Implementing effective safeguards in the first hours of police custody
Pursuant to the 2016 Human Rights Council Resolution 31/31, which enumerated a series of key legal and procedural safeguards for police custody and pre-trial detention, the OHCHR hosted a one-day intersessional seminar on the implementation of effective safeguards to prevent torture during police custody and pre-trial detention. The seminar provided an important opportunity for stakeholders to review and discuss good practices in the implementation of safeguards by States, including on a number of key APT priority areas, such as the right to the presence and assistance of a lawyer.
On the subject of police interviews, Norwegian Police Superintendent Asbjørn Rachlew issued a strong call for a change in mindset among law enforcement officers and a move away from coercive confession-drive interrogation tactics to a more effective human rights-compliant model of investigative interviewing.Together with the Special Rapporteur on Torture (SRT), Nils Melzer and other participants, Rachlew called on States to support the proposal of former SRT, Juan E. Méndez to develop universal guidelines on investigative interviewing and attendant legal safeguards.
“We have to teach our detectives to think differently. We have to provide them with knowledge and methodology that stimulates them to actively generate and test alternative hypothesis, not pursuing information confirming their belief of guilt.”Norwegian Police Superintendent Asbjørn Rachlew
Participants highlighted the crucial role of the judiciary in the implementation of anti-torture safeguards, whether on the part of judges, prosecutors, or lawyers accompanying clients during the time of police questioning. José Antonio Dias Toffoli, the Vice-President of the Supreme Federal Court of Brazil, presented the results of an initiative on custody hearings, which is being implemented by the National Council of Justice. From the introduction of custody hearings in February 2015 up to June 2017, over 250,000 detainees were brought before a judge within 24 hours, leading to a reduction of 45% in the pre-trial detention of the individuals who benefitted from these pre-trial hearings. Harnessing further the high potential of custody hearings would significantly contribute to preventing torture in the country.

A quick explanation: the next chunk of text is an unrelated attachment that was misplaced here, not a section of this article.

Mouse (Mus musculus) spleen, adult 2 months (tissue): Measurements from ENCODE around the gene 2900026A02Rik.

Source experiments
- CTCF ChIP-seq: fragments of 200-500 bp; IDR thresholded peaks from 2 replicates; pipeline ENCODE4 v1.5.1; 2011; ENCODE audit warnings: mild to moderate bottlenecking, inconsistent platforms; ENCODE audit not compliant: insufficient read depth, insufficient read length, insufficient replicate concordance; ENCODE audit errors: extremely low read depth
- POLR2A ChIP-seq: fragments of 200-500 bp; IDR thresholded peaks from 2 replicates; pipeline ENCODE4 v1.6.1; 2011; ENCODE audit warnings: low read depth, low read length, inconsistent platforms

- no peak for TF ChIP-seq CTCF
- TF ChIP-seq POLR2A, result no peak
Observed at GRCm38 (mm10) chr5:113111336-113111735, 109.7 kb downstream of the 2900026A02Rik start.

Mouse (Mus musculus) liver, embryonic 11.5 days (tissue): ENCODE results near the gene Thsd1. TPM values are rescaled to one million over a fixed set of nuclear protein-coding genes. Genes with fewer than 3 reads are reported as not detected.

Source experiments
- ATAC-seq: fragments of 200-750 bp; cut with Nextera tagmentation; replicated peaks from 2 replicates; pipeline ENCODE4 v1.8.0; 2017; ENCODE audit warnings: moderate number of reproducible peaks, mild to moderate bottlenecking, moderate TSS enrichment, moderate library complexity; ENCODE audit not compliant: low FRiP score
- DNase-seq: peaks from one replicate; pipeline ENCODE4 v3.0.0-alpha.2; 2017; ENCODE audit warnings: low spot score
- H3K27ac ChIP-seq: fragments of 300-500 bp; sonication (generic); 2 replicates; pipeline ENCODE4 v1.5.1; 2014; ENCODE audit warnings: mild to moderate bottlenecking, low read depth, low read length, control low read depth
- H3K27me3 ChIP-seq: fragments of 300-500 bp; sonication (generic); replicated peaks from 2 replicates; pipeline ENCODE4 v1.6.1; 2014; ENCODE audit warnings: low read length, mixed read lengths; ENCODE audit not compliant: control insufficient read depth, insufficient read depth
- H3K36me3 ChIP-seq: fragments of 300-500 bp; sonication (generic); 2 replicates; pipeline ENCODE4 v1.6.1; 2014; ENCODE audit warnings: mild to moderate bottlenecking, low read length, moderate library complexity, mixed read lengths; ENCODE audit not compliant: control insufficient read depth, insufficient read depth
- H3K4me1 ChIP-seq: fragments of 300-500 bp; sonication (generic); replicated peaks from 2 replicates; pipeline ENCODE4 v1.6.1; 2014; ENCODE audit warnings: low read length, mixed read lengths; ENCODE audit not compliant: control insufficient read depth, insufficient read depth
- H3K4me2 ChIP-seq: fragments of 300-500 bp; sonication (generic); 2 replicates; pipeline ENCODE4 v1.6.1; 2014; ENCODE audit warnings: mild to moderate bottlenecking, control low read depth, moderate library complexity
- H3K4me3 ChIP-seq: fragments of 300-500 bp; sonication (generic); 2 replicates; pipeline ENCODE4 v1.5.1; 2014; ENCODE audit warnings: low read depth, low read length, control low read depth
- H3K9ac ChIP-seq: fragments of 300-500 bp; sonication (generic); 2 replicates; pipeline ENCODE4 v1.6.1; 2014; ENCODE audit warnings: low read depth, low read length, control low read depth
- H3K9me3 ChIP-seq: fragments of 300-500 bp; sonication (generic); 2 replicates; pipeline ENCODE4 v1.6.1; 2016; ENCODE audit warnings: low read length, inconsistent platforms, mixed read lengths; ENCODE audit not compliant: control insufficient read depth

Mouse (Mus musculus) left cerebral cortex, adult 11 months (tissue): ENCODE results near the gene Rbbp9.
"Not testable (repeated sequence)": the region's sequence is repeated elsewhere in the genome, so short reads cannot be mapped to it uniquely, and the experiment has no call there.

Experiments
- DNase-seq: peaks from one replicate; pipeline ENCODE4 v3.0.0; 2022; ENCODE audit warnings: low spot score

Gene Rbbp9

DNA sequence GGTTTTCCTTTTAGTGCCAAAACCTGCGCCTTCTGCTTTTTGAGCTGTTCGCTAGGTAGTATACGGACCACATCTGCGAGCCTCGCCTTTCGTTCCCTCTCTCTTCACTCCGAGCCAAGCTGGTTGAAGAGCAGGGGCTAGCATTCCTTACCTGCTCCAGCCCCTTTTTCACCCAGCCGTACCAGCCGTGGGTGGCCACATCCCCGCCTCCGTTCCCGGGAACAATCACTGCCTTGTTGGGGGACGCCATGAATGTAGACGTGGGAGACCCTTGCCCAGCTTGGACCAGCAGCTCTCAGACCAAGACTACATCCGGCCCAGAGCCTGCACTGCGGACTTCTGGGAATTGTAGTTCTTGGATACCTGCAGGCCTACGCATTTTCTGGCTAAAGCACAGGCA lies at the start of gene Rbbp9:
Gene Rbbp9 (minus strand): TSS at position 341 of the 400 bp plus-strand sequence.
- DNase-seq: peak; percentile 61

The essential role of National Prevention Mechanisms (NPMs) in monitoring the implementation of safeguards in practice was also underlined, in view of their extensive powers of access to all places of detention, to all persons deprived of liberty, and to all registers. Private interviews with detainees, including at later stages of the criminal justice process, enable NPMs to check upon the reality of safeguard implementation in practice. This remains a difficult task for NPMs, and the APT is committed to its ongoing support for NPMs aiming to develop relevant skills in this regard.
The programme and/or recording of the event is available here.